Members of the Congressional Steel Caucus of the U.S. House of Representatives, including Rep. Howard C. Nielson, R-Utah, visited Geneva Steel Tuesday to see if a U.S. export restraint agreement is really saving a failing domestic steel industry.
"They wanted to come here because they saw this as an interesting American story," said Geneva Steel President Joe Cannon. "Geneva is living proof that the (Voluntary Restraint Agreements) policy has worked. The plant reinforced their beliefs as to why the policy is important."The Voluntary Restraint Agreements have been in effect since 1984 to restrict the amount of steel countries can export to the United States. The VRA program, scheduled to expire in September, was initiated by President Reagan to give the domestic steel industry an opportunity to compete in its own homeland.
Last week the House Steel Caucus introduced a bill to extend the program for five years. Forty-nine senators and more than 100 representatives favor the extension, including the entire Utah delegation.
Steel Caucus Chairman John Murtha, D-Pa., and caucus member Ralph Regula, R-Ohio, came to Geneva Tuesday at Nielson's invitation. Two other congressmen, Norm Dicks, D-Wash., and Bill Lowery, R-Calif., also came.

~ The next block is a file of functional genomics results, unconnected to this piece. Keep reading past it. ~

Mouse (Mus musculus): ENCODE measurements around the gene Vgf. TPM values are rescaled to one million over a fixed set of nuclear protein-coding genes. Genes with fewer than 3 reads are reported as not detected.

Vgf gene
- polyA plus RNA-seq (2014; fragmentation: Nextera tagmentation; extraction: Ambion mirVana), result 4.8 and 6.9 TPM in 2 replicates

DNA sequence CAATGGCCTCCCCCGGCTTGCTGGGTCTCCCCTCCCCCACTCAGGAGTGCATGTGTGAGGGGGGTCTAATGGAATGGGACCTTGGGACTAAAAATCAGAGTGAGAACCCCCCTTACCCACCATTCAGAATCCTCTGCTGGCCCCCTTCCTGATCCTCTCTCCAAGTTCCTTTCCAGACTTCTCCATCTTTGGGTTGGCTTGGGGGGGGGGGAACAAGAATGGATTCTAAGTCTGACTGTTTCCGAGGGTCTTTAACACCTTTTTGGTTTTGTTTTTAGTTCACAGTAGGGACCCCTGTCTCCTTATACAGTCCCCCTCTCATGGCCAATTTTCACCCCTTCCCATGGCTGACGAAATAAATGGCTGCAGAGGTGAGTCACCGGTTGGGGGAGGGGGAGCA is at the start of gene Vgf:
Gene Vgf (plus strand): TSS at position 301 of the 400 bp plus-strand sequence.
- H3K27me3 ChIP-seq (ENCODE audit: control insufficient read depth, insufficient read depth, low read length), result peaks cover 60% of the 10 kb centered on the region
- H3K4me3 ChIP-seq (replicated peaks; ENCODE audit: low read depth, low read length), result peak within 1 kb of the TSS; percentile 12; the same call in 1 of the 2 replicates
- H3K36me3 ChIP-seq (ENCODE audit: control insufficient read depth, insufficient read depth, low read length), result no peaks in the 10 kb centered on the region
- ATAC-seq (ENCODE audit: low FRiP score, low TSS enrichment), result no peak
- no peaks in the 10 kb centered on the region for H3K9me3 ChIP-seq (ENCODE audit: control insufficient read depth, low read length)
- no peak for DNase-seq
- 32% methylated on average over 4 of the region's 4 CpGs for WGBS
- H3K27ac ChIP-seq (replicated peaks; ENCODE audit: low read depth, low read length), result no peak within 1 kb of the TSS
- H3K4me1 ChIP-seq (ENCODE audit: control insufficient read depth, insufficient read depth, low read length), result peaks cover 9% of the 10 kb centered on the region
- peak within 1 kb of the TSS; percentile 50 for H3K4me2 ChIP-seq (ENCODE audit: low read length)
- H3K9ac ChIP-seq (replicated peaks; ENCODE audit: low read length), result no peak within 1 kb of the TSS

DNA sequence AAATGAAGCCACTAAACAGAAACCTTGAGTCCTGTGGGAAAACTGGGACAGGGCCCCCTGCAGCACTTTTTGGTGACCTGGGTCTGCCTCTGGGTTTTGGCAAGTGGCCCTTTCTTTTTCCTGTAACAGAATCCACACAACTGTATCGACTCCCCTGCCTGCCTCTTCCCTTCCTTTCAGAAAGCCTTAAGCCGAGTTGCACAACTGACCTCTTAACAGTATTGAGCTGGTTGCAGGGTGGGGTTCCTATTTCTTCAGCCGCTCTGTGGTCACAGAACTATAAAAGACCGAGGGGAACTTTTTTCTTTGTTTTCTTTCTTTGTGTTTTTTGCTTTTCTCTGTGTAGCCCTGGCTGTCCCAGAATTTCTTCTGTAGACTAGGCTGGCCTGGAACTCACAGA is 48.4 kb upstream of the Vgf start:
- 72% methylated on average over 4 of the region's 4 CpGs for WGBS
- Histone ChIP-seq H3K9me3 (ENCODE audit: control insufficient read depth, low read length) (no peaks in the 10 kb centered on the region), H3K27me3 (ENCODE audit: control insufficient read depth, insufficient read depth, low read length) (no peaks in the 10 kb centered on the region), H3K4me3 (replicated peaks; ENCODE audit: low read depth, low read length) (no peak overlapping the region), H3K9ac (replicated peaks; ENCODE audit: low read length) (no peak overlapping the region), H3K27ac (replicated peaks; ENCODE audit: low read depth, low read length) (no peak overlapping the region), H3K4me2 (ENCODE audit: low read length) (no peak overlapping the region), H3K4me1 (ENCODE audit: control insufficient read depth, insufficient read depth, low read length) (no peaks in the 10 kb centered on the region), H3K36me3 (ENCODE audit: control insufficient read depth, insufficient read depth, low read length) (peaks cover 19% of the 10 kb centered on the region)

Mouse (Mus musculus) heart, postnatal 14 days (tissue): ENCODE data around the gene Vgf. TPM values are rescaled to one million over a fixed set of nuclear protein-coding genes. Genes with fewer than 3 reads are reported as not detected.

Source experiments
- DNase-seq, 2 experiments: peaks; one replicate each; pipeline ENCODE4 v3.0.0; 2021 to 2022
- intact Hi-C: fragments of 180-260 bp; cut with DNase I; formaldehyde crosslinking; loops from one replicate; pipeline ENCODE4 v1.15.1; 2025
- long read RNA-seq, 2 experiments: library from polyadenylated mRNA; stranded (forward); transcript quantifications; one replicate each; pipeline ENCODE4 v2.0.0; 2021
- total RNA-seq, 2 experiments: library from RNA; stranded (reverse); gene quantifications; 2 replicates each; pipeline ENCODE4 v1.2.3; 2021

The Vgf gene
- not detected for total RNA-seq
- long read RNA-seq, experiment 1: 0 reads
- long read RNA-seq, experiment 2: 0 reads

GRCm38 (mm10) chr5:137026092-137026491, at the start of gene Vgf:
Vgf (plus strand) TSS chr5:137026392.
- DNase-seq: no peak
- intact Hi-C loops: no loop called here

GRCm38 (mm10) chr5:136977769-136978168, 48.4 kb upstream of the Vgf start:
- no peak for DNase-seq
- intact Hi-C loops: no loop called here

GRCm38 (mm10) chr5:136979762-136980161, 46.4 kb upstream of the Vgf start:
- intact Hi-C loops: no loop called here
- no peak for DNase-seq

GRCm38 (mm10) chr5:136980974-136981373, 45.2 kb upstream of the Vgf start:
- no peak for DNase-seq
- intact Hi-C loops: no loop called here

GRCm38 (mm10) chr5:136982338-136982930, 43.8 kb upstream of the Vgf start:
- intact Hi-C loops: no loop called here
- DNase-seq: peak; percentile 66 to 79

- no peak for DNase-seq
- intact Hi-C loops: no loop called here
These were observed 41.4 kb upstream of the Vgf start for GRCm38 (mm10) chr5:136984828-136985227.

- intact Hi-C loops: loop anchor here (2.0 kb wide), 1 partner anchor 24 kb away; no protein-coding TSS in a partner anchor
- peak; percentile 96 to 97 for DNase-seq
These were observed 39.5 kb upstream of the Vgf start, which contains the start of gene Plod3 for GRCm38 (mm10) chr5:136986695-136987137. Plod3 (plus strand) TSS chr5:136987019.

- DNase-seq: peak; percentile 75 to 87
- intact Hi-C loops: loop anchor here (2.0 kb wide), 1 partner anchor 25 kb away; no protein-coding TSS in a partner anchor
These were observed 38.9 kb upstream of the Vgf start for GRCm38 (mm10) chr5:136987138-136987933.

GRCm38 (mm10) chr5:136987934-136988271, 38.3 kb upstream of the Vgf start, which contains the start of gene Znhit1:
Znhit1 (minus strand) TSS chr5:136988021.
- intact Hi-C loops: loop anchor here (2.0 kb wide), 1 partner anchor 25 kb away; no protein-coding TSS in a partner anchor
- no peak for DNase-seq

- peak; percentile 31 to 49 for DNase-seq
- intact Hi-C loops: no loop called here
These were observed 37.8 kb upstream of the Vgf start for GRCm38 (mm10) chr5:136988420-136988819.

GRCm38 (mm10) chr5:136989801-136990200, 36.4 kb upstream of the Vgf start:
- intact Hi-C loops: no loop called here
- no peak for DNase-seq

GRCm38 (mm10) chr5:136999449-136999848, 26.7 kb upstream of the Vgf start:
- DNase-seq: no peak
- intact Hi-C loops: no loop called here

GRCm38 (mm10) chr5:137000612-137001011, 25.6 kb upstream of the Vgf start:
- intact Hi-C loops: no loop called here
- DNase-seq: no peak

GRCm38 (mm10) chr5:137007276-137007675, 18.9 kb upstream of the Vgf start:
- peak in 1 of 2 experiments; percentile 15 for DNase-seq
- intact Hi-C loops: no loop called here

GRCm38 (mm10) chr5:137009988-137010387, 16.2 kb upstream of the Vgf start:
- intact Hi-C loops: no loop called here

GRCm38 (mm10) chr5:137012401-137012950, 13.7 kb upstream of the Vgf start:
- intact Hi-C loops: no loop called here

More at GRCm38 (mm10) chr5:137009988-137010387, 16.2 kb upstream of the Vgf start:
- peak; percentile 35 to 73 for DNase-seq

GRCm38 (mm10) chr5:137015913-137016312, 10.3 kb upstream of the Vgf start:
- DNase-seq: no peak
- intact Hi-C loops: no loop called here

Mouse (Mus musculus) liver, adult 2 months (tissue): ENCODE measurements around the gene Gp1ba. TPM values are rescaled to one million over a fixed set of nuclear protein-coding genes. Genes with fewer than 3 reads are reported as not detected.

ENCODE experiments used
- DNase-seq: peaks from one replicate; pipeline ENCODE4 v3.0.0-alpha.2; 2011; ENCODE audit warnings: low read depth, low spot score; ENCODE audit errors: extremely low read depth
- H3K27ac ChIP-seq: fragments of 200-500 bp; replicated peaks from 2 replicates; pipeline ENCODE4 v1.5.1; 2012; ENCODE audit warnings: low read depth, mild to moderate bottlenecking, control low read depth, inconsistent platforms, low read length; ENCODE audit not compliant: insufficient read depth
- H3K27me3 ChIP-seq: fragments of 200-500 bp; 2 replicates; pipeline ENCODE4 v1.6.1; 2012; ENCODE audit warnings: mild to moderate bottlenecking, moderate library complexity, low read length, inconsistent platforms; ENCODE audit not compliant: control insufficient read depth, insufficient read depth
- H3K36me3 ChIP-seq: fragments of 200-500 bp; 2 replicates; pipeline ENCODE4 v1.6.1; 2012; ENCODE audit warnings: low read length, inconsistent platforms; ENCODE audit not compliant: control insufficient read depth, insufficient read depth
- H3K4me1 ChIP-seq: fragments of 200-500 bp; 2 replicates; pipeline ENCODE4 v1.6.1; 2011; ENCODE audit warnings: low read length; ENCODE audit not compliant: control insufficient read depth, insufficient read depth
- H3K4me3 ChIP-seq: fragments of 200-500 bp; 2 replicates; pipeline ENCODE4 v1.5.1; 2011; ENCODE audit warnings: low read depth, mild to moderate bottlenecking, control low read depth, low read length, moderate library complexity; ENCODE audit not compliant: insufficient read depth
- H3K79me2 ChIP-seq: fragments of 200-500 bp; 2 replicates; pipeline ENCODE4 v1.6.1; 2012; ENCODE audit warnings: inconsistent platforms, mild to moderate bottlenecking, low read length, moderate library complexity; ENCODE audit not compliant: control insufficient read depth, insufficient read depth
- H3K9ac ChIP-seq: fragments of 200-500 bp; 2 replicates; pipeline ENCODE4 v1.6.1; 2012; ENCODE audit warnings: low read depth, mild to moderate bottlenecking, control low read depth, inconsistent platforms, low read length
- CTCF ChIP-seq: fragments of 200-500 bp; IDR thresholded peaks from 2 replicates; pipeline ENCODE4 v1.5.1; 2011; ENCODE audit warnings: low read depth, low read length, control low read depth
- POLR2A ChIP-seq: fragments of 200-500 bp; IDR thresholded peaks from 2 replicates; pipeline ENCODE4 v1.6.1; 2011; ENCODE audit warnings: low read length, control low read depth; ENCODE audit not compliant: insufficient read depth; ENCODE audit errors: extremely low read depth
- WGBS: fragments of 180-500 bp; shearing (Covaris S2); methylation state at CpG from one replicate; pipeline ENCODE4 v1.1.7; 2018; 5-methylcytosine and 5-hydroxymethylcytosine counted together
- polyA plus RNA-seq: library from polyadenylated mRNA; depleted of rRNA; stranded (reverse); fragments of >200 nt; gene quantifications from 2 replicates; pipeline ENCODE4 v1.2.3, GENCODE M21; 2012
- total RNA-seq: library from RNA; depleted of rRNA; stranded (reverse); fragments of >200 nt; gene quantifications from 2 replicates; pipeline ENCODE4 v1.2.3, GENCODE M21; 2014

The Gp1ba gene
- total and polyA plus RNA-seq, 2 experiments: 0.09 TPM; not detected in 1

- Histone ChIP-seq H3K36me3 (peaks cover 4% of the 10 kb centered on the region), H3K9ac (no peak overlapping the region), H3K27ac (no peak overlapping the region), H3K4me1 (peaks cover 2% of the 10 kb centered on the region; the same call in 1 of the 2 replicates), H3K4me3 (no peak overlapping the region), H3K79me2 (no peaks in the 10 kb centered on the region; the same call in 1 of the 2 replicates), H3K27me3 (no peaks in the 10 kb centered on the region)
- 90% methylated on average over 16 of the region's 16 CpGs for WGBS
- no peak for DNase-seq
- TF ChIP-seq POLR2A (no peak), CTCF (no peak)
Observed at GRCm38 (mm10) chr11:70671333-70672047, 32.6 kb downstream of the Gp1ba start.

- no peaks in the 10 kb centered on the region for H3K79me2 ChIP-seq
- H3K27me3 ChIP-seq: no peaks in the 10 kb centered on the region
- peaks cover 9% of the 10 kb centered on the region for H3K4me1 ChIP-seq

United Steelworkers Subdistrict Chairman Hayne Holland and Local Steelworkers Union President Lynn Christiansen were included in the discussions.
Robert Grow, Geneva Steel executive vice president, said Geneva is a prime example of what was to be accomplished by the VRA program.
"We have cut plant costs, workers are more productive, we have improved steel quality, and we are competitive in the international market. We are now poised for modernization."
Geneva, the 10th largest producer of steel in the nation, exports 20 percent of its steel to Japan. No one would have thought that was possible five years ago, Grow said.
Nielson said, "The VRAs are necessary if we are going to continue to level the playing field in steel. The last five years have helped, but we're not yet done."
The VRAs purpose is to limit steel imports to the United States to 18 percent. Since 1984, the percentage of steel imports has dropped from 30 to 22 percent.
The restraints have given Geneva and other domestic steel plants time to recover from the early 1980s when the industry bordered on the brink of bankruptcy, Nielson said.